The Stoddards and one of their church elders (Bennet Whitney) collaborated on caring for and passing on Underground Railroad passengers who came their way. One of the strategies was to use to other’s horse and buggy: if the Stoddard’s horse was at home, Ira Joy would be gone with the horse and buggy of Bennet Whitney. To the searching slave catcher that would give the appearance of Ira being out making calls on foot. In 1860, Ira and another teacher from the college attended the Republican Convention in Chicago.

In the early difficult days of the college in Pella, the Stoddards used some of their own savings to keep the college afloat financially. In 1866 they returned to Assam, to carry on the work among the Garo tribesmen. The girls stayed in the United States to continue their education, Ira Joy, Jr. returned to India with his parents. When the illness that lost Drusilla her hearing, made it difficult to stay in Assam, she returned to Pella and Central College leaving her husband and son behind. Ira Joy continued preaching, teaching, baptizing converts, and working on translations. In the 1870s, Ira returned to Pella. He attempted to return one last time to Assam but was turned down for medical reasons. Ira Joy Stoddard settled into life in Pella again, serving as minister to the Baptist congregation there and working on translations. His translation of the Bible was so well done, that in the 1980s it was still in use.

In 1904, the Stoddards finally closed down their household in Pella and went to live with their daughter Bertha’s family in Plainfield, New Jersey. He continued for the next twelve years of his life to write and to translate religious works. Many visitors came to see them: people they had known in the mission field; students from Pella; even some students Drusilla had had when she taught on the Indian reservation before she was married; relatives; and American Baptists who honored them and their work.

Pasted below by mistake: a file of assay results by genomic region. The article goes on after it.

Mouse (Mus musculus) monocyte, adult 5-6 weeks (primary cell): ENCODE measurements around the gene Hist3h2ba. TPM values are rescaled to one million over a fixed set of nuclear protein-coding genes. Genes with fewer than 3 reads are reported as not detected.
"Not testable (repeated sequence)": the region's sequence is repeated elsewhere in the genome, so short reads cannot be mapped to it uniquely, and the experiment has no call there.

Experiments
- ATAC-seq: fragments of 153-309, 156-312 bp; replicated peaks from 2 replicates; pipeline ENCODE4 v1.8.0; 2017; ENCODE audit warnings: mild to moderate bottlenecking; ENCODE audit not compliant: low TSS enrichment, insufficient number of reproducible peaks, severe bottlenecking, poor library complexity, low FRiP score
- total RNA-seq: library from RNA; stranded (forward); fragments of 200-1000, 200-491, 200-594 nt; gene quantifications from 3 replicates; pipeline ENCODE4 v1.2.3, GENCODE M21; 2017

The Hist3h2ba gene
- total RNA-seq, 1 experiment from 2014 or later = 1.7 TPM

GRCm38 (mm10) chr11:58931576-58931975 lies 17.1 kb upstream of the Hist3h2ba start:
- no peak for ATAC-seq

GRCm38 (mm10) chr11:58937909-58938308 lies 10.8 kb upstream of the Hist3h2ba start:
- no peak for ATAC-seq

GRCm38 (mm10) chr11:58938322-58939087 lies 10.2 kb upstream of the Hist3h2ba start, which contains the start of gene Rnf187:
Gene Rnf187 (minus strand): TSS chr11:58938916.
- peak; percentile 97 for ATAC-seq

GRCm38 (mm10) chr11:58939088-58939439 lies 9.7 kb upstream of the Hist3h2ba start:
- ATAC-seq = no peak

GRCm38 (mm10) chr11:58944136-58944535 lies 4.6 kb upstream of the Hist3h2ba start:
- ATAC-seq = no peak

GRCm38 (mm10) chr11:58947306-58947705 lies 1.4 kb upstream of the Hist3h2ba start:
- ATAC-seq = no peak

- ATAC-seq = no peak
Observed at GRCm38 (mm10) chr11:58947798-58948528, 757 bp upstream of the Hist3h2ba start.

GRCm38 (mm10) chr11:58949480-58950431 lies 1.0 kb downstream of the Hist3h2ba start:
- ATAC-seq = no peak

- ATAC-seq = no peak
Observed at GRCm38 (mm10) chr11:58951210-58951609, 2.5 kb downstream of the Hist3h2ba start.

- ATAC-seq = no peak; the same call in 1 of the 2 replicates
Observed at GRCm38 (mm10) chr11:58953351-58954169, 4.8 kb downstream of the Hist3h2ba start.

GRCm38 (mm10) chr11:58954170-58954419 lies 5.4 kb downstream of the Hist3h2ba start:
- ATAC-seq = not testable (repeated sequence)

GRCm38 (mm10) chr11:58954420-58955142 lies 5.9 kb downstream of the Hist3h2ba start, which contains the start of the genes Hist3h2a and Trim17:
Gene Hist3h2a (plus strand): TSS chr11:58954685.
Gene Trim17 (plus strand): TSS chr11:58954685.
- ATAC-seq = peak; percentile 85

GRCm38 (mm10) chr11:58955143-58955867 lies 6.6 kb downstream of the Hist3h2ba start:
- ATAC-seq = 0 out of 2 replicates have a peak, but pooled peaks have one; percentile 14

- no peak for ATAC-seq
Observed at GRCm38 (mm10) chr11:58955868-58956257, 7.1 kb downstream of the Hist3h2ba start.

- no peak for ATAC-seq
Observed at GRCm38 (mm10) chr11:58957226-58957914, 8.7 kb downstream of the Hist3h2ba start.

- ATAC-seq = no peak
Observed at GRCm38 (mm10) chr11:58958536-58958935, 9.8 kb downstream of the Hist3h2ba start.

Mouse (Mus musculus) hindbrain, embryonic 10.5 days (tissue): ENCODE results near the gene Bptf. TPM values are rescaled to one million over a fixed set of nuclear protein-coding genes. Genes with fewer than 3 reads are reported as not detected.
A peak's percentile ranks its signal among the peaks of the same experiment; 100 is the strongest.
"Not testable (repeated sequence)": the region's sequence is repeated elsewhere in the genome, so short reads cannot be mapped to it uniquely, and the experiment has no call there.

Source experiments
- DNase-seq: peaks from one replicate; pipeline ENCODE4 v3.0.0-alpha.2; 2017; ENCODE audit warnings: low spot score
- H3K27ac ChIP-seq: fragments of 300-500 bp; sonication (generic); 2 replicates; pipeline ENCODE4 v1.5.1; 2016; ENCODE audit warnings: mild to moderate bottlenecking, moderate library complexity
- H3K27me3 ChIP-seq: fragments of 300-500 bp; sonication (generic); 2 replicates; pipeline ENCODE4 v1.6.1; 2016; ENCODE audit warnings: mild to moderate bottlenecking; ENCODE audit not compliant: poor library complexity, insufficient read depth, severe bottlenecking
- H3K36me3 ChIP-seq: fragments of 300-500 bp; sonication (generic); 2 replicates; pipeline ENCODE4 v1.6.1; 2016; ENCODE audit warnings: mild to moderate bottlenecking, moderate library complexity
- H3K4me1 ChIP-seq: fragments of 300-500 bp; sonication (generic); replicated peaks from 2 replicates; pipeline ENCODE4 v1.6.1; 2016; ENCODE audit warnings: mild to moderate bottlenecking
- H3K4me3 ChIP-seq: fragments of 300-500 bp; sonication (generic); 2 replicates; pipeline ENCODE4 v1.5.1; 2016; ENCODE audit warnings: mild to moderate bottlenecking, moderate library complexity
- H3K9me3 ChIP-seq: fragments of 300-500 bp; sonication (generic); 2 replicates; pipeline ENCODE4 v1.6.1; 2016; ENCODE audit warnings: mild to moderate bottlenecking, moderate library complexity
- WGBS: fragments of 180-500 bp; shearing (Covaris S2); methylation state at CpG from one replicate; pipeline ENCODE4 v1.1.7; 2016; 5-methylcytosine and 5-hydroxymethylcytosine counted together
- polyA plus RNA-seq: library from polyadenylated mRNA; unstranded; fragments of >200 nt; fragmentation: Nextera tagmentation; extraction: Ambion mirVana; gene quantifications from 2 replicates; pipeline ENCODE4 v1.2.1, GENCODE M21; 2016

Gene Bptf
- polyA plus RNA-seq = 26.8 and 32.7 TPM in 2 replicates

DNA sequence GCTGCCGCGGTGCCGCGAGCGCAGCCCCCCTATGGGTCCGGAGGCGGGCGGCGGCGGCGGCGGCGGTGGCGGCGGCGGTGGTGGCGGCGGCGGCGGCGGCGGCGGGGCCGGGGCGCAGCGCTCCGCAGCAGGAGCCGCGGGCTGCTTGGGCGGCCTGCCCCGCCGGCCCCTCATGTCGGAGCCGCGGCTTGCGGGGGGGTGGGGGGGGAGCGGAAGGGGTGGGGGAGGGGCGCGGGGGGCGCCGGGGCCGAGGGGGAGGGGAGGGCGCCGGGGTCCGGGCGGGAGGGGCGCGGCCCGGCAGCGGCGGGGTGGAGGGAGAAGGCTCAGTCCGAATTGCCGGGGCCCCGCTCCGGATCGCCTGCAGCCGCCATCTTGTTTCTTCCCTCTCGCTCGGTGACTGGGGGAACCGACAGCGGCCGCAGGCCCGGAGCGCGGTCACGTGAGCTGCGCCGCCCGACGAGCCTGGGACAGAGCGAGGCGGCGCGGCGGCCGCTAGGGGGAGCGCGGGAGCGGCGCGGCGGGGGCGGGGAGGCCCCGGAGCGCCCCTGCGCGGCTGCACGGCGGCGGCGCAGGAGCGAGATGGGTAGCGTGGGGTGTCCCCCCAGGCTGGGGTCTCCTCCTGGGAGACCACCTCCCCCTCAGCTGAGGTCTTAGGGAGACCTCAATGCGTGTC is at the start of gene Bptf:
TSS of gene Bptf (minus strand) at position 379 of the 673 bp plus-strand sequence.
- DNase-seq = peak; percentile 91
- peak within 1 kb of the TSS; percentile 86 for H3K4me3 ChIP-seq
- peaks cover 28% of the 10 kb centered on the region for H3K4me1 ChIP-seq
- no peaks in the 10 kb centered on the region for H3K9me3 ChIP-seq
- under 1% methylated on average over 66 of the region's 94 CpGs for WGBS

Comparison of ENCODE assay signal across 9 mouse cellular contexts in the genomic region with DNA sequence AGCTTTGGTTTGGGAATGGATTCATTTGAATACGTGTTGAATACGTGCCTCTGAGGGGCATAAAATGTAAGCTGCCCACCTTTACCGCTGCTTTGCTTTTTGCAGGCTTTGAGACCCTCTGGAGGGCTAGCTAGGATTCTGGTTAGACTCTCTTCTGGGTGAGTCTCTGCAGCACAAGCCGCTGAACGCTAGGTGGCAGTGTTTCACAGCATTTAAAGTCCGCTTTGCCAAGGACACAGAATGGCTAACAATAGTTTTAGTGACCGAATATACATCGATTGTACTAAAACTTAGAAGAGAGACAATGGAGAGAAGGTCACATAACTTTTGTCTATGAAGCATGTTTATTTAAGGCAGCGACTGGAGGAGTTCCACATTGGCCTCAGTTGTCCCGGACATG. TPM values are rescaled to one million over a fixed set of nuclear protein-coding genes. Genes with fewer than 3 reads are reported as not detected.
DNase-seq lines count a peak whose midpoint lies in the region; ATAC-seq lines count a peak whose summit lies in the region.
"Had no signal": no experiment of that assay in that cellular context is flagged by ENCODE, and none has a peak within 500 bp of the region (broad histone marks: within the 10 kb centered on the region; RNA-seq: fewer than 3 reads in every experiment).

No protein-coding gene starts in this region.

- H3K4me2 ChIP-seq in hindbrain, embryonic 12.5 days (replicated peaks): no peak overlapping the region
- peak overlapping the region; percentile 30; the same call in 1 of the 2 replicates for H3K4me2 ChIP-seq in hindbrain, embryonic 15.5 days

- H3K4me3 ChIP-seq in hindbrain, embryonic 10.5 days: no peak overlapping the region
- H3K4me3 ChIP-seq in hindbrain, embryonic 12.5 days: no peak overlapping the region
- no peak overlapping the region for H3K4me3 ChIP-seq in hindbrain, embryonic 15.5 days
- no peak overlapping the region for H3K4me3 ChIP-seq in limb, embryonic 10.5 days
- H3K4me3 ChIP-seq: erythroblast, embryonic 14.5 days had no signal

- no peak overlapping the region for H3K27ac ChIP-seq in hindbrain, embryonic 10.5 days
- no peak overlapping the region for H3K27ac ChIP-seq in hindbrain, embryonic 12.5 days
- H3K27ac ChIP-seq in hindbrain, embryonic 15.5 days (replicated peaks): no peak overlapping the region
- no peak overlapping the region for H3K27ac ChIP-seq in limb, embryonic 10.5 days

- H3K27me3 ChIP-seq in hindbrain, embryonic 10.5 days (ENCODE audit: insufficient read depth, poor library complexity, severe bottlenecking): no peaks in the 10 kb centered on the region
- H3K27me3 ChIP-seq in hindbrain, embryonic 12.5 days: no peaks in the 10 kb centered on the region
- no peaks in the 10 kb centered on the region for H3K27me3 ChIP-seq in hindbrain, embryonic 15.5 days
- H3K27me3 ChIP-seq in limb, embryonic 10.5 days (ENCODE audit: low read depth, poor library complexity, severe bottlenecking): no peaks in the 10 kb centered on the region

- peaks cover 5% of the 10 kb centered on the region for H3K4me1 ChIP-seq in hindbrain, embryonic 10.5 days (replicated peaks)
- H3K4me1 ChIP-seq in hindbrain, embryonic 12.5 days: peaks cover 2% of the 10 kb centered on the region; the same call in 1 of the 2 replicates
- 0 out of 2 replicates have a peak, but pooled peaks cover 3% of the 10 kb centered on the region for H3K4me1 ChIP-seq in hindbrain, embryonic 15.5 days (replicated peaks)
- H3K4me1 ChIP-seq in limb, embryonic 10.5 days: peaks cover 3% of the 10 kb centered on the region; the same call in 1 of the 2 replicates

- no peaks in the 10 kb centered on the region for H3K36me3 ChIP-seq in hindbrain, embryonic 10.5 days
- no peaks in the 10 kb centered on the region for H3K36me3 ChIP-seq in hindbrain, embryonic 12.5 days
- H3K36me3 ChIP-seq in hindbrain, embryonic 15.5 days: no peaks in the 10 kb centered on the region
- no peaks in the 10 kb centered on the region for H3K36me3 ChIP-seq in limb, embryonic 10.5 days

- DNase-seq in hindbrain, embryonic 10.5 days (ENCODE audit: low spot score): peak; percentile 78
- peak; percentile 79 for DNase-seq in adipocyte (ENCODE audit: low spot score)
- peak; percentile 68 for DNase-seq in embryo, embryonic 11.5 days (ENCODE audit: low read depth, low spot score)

According to his granddaughters, Ira was a very neat man, who could automatically straighten a room as he walked through it. One quotation I have heard is that he would come downstairs and when asked where his wife was, would say, “She’s upstairs reading and knitting. And the faster she reads, the faster she knits, and the faster she knits, the faster she reads.”

After the death of his wife in 1913, he missed her terribly. When he went to church with the family, he found the Baptist minister they had then a little too formal for his liking; The minister did not like any unprogrammed input—prayers or testimony-- from the the congregation. The family was told that if they couldn’t keep the old man perfectly quiet during the service – no saying “amen”, he should be kept home. Ira Joy choose to go for walks during the church hour, and so discovered a Baptist church more to his liking, -- a Negro church. Three years after the death of his wife, Ira came home one day from his walk and told his daughter that he was going to bed, and he wasn’t going to get up again. He choose to take no solid food during the next two weeks. It was the members of the Negro Baptist church that he welcomed to his bedside to sit beside him, read the gospel and pray.

Upon Ira’s death, the minister at the First Baptist Church was glad to have the honor of having the funeral there, with all the visiting Baptist dignitaries, but wanted to refuse the family’s request that the minister from the Negro Church take part in the service. Ira’s son-in-law Henry Whitney had a rather forceful argument with him about this. It ended with the membership of the Negro church being allowed in and the minister sitting on the stage with the other ministers involved in the ceremony, and being the one to offer the closing prayer. Ira’s body was taken to Pella to be buried beside Drusilla and his granddaughter Alice.